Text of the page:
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The influence of calibration method and eye physiology on eyetracking data quality

Nyström, Marcus LU ; Andersson, Richard LU ; Holmqvist, Kenneth LU and van de Weijer, Joost LU (2013) In Behavior Research Methods 45(1). p.272-288
Abstract (Swedish)
Abstract in Undetermined

Recording eye movement data with high quality is often a prerequisite for producing valid and replicable results and for drawing well-founded conclusions about the oculomotor system. Today, many aspects of data quality are often informally discussed among researchers but are very seldom measured, quantified, and reported. Here we systematically investigated how the calibration method, aspects of participants' eye physiologies, the influences of recording time and gaze direction, and the experience of operators affect the quality of data recorded with a common tower-mounted, video-based eyetracker. We quantified accuracy, precision, and the amount of valid data, and found an increase in data quality... (More)
Abstract in Undetermined

Recording eye movement data with high quality is often a prerequisite for producing valid and replicable results and for drawing well-founded conclusions about the oculomotor system. Today, many aspects of data quality are often informally discussed among researchers but are very seldom measured, quantified, and reported. Here we systematically investigated how the calibration method, aspects of participants' eye physiologies, the influences of recording time and gaze direction, and the experience of operators affect the quality of data recorded with a common tower-mounted, video-based eyetracker. We quantified accuracy, precision, and the amount of valid data, and found an increase in data quality when the participant indicated that he or she was looking at a calibration target, as compared to leaving this decision to the operator or the eyetracker software. Moreover, our results provide statistical evidence of how factors such as glasses, contact lenses, eye color, eyelashes, and mascara influence data quality. This method and the results provide eye movement researchers with an understanding of what is required to record high-quality data, as well as providing manufacturers with the knowledge to build better eyetrackers. (Less)
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author
organization
publishing date
type
Contribution to journal
publication status
published
subject
in
Behavior Research Methods
volume
45
issue
1
pages
272 - 288
publisher
The Psychonomic Society
external identifiers
  • wos:000319800900026
  • scopus:84874388660
ISSN
1554-351X
DOI
10.3758/s13428-012-0247-4
language
English
LU publication?
yes
id
c993985c-8f27-4b1a-bba6-7382738e33c0 (old id 3051373)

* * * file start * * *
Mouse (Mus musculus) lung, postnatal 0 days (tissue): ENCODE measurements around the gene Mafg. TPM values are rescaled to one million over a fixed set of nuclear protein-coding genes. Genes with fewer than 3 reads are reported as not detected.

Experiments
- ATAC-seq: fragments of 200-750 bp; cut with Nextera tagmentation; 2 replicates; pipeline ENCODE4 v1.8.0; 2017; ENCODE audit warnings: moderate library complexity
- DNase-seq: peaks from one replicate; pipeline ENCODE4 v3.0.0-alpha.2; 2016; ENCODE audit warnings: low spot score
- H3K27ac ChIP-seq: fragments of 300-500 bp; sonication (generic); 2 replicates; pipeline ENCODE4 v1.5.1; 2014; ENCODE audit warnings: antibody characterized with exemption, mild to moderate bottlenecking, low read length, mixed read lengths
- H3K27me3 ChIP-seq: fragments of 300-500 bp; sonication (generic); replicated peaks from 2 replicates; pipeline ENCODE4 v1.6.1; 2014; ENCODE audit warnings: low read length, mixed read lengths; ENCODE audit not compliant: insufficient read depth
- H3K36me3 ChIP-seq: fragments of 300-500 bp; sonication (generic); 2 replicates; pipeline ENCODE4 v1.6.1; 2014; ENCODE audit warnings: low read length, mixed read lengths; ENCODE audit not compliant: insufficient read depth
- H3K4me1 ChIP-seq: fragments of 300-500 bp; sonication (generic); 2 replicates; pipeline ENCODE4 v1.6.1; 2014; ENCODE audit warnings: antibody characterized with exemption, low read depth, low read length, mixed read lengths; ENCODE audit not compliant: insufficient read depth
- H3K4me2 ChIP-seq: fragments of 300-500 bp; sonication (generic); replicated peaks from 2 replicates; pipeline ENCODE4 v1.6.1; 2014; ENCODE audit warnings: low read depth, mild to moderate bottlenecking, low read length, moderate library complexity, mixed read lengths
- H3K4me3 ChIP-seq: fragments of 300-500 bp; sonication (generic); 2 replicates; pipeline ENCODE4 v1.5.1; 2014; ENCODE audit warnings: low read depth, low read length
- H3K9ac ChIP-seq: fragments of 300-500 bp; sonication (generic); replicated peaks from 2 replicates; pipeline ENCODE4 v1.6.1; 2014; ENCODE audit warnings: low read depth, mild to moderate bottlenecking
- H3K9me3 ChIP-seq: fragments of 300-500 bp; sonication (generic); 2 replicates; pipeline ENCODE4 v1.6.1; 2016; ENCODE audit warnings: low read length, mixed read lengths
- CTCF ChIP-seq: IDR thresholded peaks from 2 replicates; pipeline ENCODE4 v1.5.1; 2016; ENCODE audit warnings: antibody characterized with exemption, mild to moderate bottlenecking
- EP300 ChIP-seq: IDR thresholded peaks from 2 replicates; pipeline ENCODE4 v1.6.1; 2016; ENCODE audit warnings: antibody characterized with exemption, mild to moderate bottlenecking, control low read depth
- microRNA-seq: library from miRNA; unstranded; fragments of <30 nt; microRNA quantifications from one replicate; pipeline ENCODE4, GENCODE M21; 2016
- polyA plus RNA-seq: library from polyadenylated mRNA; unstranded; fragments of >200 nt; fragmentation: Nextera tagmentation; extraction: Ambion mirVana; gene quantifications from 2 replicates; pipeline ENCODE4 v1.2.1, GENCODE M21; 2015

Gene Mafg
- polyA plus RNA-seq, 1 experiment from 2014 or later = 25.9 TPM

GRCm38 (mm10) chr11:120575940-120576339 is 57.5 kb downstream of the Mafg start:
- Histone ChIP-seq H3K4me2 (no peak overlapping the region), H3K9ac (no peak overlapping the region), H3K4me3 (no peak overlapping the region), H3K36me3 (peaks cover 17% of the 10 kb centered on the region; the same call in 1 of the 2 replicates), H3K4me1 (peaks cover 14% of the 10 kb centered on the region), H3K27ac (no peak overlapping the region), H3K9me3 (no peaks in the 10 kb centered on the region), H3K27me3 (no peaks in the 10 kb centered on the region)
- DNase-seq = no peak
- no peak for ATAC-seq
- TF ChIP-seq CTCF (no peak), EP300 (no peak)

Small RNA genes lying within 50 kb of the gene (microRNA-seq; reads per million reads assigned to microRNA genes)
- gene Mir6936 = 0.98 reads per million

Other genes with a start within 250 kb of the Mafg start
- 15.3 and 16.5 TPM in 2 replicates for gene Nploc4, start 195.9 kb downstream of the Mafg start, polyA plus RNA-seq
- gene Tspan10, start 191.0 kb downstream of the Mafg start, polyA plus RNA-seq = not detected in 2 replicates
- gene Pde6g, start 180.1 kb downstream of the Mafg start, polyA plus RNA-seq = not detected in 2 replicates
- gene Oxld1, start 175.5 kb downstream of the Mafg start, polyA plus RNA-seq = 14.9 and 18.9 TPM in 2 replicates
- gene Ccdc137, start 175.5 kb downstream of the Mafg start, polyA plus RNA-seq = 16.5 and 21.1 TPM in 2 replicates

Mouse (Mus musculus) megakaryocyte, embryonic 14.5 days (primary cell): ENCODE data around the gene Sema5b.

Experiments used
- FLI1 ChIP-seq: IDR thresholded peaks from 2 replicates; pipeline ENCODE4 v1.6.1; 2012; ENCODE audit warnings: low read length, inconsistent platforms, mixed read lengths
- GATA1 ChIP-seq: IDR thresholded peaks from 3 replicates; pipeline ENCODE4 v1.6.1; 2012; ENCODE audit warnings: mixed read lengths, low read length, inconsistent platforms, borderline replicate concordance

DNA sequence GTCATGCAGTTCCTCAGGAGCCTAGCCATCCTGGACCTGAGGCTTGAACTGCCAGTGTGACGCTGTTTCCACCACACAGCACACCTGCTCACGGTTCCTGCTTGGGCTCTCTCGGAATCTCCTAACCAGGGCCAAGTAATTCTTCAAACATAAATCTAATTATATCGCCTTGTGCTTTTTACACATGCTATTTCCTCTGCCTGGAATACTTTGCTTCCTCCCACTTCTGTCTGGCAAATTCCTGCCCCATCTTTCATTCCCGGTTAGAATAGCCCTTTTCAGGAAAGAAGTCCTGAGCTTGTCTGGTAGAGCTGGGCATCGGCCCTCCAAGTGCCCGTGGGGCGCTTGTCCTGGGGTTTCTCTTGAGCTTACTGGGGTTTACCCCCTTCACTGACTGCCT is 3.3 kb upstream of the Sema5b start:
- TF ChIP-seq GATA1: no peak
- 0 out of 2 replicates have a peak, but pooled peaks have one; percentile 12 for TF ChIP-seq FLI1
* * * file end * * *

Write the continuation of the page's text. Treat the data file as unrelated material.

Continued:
date added to LUP
2012-09-11 13:12:01
date last changed
2019-10-23 01:15:02
@article{c993985c-8f27-4b1a-bba6-7382738e33c0,
  abstract     = {<b>Abstract in Undetermined</b><br/><br>
Recording eye movement data with high quality is often a prerequisite for producing valid and replicable results and for drawing well-founded conclusions about the oculomotor system. Today, many aspects of data quality are often informally discussed among researchers but are very seldom measured, quantified, and reported. Here we systematically investigated how the calibration method, aspects of participants' eye physiologies, the influences of recording time and gaze direction, and the experience of operators affect the quality of data recorded with a common tower-mounted, video-based eyetracker. We quantified accuracy, precision, and the amount of valid data, and found an increase in data quality when the participant indicated that he or she was looking at a calibration target, as compared to leaving this decision to the operator or the eyetracker software. Moreover, our results provide statistical evidence of how factors such as glasses, contact lenses, eye color, eyelashes, and mascara influence data quality. This method and the results provide eye movement researchers with an understanding of what is required to record high-quality data, as well as providing manufacturers with the knowledge to build better eyetrackers.},
  author       = {Nyström, Marcus and Andersson, Richard and Holmqvist, Kenneth and van de Weijer, Joost},
  issn         = {1554-351X},
  language     = {eng},
  number       = {1},
  pages        = {272--288},
  publisher    = {The Psychonomic Society},
  series       = {Behavior Research Methods},
  title        = {The influence of calibration method and eye physiology on eyetracking data quality},
  url          = {http://dx.doi.org/10.3758/s13428-012-0247-4},
  volume       = {45},
  year         = {2013},
}